Volume 3 (2020) Issue 4 No.3 Pages 78-83
Adequate hematopoietic progenitor cell collection is critical for autologous peripheral blood stem cell transplantation. Conventionally, patients with multiple myeloma are treated with high-dose cyclophosphamide and granulocyte colony-stimulating factor (G-CSF) or G-CSF alone to mobilize their peripheral blood stem cells. However, some patients exhibit insufficient stem cell recruitment in response to these regimens. Recently, plerixafor has been approved for coverage by insurance in Japan. Combination treatment with plerixafor and G-CSF is now a standard procedure. In addition, treatment with bortezomib and G-CSF results in efficient stem cell recruitment. On the basis of the results from mouse studies, we hypothesized that combination treatment with bortezomib ensures efficient mobilization and mediates in vivo purging of malignant cells. Therefore, we administered a regimen of bortezomib, G-CSF, and preemptive plerixafor to 10 patients with multiple myeloma, and analyzed its efficacy and safety. The median patient age was 68 years. We collected CD34-positive cells (median: 4.9×106/kg) in a single session of apheresis from all patients. We observed no obvious myeloma cell contamination in the collected product or serious toxicity during treatment and collection. After collection, we performed autologous peripheral blood stem cell transplantation and confirmed engraftment in all patients (median: day 10). We found that the regimen is safe and reliably facilitated the collection of sufficient autologous peripheral blood stem cells by apheresis from all patients in a single day. Despite the small patient group size, we conclude that the regimen is promising for safe and efficient collection of peripheral blood stem cells for autologous transplantation in patients with multiple myeloma.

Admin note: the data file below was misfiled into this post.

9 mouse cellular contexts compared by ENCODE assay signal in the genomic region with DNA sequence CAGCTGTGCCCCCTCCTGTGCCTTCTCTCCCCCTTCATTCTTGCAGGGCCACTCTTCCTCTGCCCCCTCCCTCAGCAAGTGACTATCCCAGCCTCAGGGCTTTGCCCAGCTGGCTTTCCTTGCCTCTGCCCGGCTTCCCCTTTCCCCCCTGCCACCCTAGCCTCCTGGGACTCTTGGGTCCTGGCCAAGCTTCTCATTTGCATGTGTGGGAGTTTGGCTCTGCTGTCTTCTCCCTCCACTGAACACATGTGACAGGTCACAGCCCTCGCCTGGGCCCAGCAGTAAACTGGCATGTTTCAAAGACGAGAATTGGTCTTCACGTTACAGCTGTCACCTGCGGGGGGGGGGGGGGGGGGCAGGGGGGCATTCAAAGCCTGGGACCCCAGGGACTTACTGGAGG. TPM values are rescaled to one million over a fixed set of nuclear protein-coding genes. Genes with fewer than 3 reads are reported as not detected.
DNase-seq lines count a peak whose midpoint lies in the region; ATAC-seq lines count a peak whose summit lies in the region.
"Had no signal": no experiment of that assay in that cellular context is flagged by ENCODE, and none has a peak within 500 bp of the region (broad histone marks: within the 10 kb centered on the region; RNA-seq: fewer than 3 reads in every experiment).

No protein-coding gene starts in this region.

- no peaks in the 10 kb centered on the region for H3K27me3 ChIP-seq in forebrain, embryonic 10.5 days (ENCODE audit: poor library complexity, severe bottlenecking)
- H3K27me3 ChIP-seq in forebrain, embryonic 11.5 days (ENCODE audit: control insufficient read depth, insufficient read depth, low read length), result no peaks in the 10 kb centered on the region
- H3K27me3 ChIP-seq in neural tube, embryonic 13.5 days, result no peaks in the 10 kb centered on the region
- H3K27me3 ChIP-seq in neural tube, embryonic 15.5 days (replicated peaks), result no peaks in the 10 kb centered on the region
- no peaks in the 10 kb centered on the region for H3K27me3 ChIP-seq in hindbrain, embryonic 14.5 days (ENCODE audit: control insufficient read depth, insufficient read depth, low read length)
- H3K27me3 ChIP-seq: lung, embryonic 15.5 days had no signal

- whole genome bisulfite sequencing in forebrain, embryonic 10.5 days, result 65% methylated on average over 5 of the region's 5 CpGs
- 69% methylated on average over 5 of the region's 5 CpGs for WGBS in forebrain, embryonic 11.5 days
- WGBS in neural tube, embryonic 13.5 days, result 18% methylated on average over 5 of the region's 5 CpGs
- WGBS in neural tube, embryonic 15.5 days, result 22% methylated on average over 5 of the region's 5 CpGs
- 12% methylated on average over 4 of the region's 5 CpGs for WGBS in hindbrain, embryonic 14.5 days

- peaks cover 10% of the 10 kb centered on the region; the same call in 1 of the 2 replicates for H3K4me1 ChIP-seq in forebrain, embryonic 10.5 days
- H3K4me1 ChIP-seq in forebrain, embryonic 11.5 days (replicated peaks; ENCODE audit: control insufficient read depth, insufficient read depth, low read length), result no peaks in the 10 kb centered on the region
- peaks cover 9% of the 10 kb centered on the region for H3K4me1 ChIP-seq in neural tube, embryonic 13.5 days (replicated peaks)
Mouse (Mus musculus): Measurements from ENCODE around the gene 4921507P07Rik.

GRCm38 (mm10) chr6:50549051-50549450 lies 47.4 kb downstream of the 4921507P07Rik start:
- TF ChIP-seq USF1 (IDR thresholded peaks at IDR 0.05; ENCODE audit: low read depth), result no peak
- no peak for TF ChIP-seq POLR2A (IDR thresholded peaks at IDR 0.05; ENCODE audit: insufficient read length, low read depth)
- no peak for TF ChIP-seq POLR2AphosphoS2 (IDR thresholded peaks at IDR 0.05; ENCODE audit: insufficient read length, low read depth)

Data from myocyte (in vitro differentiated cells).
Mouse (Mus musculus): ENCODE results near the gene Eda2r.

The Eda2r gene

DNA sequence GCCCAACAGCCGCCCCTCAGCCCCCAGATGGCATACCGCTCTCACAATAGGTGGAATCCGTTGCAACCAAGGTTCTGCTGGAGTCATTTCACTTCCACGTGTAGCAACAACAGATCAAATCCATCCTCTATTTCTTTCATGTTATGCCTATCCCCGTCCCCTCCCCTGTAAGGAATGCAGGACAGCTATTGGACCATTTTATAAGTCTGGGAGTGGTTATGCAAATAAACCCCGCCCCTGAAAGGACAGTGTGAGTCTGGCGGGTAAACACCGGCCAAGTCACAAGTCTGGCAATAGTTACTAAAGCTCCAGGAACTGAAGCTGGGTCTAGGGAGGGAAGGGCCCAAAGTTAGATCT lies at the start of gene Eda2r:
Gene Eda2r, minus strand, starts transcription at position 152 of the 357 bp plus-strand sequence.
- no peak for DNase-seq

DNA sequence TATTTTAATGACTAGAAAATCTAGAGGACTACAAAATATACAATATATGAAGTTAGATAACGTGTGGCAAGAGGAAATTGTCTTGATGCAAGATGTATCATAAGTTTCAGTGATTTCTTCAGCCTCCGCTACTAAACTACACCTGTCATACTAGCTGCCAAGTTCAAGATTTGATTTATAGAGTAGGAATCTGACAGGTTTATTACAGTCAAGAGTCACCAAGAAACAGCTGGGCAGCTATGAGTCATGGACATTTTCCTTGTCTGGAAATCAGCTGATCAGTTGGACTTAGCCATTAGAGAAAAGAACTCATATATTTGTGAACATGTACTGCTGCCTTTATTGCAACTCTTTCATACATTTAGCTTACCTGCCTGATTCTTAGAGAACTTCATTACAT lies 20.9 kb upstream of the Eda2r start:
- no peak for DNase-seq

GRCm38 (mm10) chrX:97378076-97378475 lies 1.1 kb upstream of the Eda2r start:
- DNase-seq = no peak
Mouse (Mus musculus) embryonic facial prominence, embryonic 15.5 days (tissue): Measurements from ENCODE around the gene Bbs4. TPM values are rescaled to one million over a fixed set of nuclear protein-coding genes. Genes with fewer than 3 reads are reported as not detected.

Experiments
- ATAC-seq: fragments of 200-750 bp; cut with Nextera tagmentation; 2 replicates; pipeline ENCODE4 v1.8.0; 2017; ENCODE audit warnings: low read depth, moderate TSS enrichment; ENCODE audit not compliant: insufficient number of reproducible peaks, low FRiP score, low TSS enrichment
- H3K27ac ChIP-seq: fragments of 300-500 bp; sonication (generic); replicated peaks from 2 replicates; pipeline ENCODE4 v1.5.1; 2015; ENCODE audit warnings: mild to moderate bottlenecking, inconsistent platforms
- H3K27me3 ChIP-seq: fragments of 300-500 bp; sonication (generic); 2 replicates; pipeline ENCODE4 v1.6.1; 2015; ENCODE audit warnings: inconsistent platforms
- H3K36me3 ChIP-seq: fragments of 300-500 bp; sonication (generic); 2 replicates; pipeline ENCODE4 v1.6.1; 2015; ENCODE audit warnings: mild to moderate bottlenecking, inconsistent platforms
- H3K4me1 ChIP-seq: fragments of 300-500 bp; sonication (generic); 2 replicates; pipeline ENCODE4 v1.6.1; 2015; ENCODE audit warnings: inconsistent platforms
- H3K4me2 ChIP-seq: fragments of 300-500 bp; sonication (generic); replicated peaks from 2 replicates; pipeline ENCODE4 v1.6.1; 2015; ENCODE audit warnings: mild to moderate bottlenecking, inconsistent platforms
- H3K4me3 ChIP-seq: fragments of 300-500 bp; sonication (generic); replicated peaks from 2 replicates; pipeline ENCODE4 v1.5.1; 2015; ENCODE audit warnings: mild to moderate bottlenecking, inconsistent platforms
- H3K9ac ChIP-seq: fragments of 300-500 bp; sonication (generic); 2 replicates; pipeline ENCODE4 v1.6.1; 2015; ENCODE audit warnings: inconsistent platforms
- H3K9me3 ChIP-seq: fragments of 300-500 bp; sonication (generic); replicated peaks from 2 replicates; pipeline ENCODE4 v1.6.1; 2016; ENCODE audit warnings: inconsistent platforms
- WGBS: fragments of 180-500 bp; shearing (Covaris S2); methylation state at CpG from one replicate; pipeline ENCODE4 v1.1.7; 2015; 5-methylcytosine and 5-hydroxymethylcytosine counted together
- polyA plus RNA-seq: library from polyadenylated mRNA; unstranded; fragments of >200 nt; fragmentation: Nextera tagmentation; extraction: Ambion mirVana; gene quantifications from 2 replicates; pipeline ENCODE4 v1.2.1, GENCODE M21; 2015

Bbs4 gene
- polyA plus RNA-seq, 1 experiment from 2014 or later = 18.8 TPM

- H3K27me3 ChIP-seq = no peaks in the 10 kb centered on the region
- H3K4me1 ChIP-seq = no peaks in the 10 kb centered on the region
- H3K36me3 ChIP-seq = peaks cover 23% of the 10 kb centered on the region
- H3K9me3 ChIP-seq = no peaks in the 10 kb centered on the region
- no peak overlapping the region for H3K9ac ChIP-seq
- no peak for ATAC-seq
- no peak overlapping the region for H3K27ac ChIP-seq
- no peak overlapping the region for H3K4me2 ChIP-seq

For patients with transplant-eligible multiple myeloma (MM), high-dose chemotherapy with autologous hematopoietic stem cell transplantation results in a better progression- free survival than conventional chemotherapy, as described in clinical trials1. Conventionally, a regimen consisting of high-dose cyclophosphamide followed by granulocyte colony-stimulating factor (G-CSF) or G-CSF alone has been used to recruit peripheral blood stem cells (PBSCs) in patients with MM. However, some patients do not mobilize sufficient hematopoietic progenitor cells (HPCs) for transplantation. Musto et al. reported predictors for unsuccessful or sub-optimal HPC mobilization, which include advanced age, lenalidomide treatment, and severe toxicity in response to high-dose cyclophosphamide2. The use of plerixafor in combination with G-CSF improves mobilization compared with G-CSF alone or in combination with cyclophosphamide, and the plerixafor combination is recommended for a standard collection method3-5. However, even after using plerixafor, some patients still show poor mobilization. Furthermore, the possibility of tumor cell contamination of plerixaformobilized HPCs cannot be completely ruled out6,7. In fact, Morris et al. reported that the cumulative incidence of relapse after transplantation was higher in the plerixafor cohort than in the other regimen cohorts8.
A previous study reported that stem cell recruitment with bortezomib and G-CSF is efficient9. In this study, bortezomib was administered on days -11 and -8, followed by G-CSF on days -4 to -1, before HPC collection. The median circulating CD34+ cell count on mobilization day before plerixafor administration was 25.4 cells/μL, and two patients (11%) in the study received plerixafor9. The safety and feasibility of bortezomib in combination with G-CSF for PBSC collection have been demonstrated in a phase Ⅰ study10. In this study, G-CSF was administered for 5 days, and on the evening of day 4, a single dose of bortezomib was administered. The median circulating CD34+ cell count on mobilization day was 32 cells/μL without plerixafor administration10. Although there is a difference in the administration schedule of bortezomib, these two studies reveal that bortezomib in combination with G-CSF effectively mobilizes PBSCs. Combination therapy with bortezomib is expected to ensure therapeutic effects against MM and mediate in vivo purging due to the duration of proteasome inhibition in the peripheral blood11,12. Moreover, in a mouse model, plerixafor administration after bortezomib further enhanced HPC mobilization compared with the administration of either agent alone11.